9. nlogax

    nlogax Established Member

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    Political traffic jams in Westminster are going to be the new normal for several years. 'Get Brexit Done' is one hell of a misleading phrase - even if the real and underlying intent is to end the transition period without a trade deal a year from now.
     
  10. FelixtheCat

    FelixtheCat Established Member

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    Yes. If the law is broken, one should correct it.

    +/- 2% is really not much. For a narrow majority, these differences may well have had an effect.


    Trust is part of a democracy it isn't the only aspect of it. The problem with your definitions of both trust and democracy is that they don't take into account problems such as tyrannies of majorities and the like. That's a general problem with phrases such as 'will of the people' and other fatuous pro-Brexit slogans.

    Remember, politicians on both sides have voted against 'getting Brexit done'. See my first post in this series for elaboration on this point (#784).

    Suppressing the report does look bad, and does undermine trust. Especially to wait until after the election to do so. I'm not as confident as you about leaks.
     
  11. infobleep

    infobleep Established Member

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    Very true. Perhaps they wouldn't want to do it so close to home.
     
  12. DynamicSpirit

    DynamicSpirit Established Member

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    Aside from the issue of honesty, I'd say there's a pretty good argument that having a mandate should require having obtained more than half the votes in the general election. On that argument, the only Government in recent times that possibly did have a mandate would have been the 2010-15 coalition Government - whose participants did between them get well over half the votes.
     
  13. edwin_m

    edwin_m Veteran Member

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    I agree with the last part, but as well as the fact that it's not anywhere near "done" there's the damage it will do to the economy (already is, but much more to come). That gives us less headroom to spend on things that need spending.
    Historically there has been "spin" (putting the best interpretation on the facts) and broken promises. Since 2016 the Trumpists and Leavers have resorted to outright lies (things that are clearly untrue at the time they are said), and when challenged the perpetrators laugh it off or repeat the falsehood.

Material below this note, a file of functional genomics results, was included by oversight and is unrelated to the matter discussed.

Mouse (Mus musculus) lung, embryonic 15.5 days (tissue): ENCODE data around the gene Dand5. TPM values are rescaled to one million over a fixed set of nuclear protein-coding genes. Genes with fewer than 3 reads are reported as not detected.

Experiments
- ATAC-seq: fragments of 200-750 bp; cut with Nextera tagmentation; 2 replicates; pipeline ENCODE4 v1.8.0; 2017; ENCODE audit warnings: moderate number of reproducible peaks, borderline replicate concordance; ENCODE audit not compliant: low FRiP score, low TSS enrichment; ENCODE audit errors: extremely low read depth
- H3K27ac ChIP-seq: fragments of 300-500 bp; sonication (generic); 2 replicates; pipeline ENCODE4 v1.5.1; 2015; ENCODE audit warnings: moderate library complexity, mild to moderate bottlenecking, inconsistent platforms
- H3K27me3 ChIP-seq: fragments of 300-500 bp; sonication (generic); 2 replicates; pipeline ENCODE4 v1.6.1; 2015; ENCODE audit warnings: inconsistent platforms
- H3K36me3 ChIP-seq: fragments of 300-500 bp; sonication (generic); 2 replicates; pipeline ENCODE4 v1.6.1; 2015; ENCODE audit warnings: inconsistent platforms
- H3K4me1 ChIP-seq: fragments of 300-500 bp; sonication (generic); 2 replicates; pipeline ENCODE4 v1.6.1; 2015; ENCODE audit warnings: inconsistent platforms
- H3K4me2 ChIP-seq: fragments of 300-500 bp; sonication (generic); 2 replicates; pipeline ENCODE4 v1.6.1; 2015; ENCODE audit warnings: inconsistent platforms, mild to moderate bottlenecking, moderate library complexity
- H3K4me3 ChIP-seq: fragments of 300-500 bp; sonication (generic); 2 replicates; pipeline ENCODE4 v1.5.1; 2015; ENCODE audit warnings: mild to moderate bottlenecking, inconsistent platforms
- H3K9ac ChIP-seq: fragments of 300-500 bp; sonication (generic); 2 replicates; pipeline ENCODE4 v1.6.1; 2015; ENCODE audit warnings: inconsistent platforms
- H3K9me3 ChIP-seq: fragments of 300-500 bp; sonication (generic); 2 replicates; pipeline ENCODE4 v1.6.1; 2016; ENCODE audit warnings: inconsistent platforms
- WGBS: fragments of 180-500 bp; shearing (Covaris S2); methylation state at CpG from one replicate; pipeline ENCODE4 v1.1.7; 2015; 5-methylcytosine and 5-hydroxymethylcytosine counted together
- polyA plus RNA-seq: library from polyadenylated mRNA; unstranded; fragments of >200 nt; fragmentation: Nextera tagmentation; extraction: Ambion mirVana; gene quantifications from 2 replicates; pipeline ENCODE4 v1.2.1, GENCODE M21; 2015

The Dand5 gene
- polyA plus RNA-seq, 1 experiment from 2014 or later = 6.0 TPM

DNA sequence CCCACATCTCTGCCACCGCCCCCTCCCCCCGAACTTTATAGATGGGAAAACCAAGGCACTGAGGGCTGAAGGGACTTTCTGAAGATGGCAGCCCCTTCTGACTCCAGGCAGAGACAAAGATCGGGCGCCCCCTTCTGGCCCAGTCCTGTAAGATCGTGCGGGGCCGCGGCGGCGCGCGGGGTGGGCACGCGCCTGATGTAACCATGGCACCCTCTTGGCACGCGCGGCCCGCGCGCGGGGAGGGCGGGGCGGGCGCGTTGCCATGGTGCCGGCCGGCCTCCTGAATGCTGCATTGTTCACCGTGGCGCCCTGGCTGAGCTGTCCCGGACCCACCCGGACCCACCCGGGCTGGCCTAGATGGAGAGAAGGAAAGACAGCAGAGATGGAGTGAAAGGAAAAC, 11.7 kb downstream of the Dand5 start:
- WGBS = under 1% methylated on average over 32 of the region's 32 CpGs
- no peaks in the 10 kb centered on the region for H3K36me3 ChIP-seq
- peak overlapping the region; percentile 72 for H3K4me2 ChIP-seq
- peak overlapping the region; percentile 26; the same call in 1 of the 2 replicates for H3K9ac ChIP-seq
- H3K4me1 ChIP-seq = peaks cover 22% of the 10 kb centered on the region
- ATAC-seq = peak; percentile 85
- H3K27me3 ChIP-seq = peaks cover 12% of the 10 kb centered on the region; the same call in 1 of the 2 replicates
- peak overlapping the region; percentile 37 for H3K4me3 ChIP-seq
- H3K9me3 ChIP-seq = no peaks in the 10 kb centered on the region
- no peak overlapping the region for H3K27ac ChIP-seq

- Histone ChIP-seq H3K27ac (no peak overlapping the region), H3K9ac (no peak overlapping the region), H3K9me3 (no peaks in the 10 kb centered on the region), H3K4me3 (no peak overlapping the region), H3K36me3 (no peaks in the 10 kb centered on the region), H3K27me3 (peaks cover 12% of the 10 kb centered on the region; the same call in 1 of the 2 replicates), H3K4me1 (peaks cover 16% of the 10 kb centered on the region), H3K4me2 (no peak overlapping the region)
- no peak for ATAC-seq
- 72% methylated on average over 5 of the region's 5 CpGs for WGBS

Northern Ireland is the obvious example. That went really well didn't it... (to be fair it was a problem for several centuries before).
     
  14. infobleep

    infobleep Established Member

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    I wonder if leaving Europe will be a problem form several centuries!
     
  15. Journeyman

    Journeyman Established Member

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    But I very much doubt the Lib Dem voters got what they wanted. You only need to look at their catastrophic loss of support in 2015 to work that one out.
     
  16. Starmill

    Starmill Events Co-ordinator

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    No, of course not. That would be ridiculous. The justification for the Conservative party version of Brexit is obviously a Conservative majority vote share. Nobody else is in agreement with the Conservative party vision of Brexit, so no other votes go in support of it, as they themselves have spent weeks claiming. They're on course to fall well short of a majority of votes.
     
  17. Tetchytyke

    Tetchytyke Established Member

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    The film-maker Adam Curtis described the referendum as giving people the option to jump up and down on a big red button marked "**** off". I think that's the most accurate analysis I've seen.

    Brexit is a proxy issue for long-standing resentment about the decline of proper industry- be it mining, steel, fishing, whatever- and a new service-based economy that leaves people behind. Just wait till these people realise the fishing jobs weren't killed by the EU.

    If the winning margin in the referendum was translated into parliamentary seats, it would be a majority of 10. Any government with a majority of 10 would be vulnerable to losing votes through in-fighting, which is what we've seen.

    If Leavers like Rees-Mogg and Francois had voted in favour of May's deal, we'd have left by now.

    The "delay" has been because Brexitists can't agree what Brexit they want. They had the numbers.

    The LibDems primarily lost seats to the Tories, not Labour, in 2015. So one must assume those voters thought the LibDems weren't right-wing enough, rather than the usual narrative of the LibDems being nasty for being in the coalition.

    Leaving the EU is just the start of the chaos. If you think it's bad now, wait until the reality bites.

    The effects of a divorce don't stop with the decree absolute.
     
  18. Starmill

    Starmill Events Co-ordinator

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    Indeed. The fact that a hideously unrelatable and terribly unpopular incumbent Prime Minister, of six years by that time, campaigned for the option that preserved our country's future probably sold many voters on standing against him and his awful government.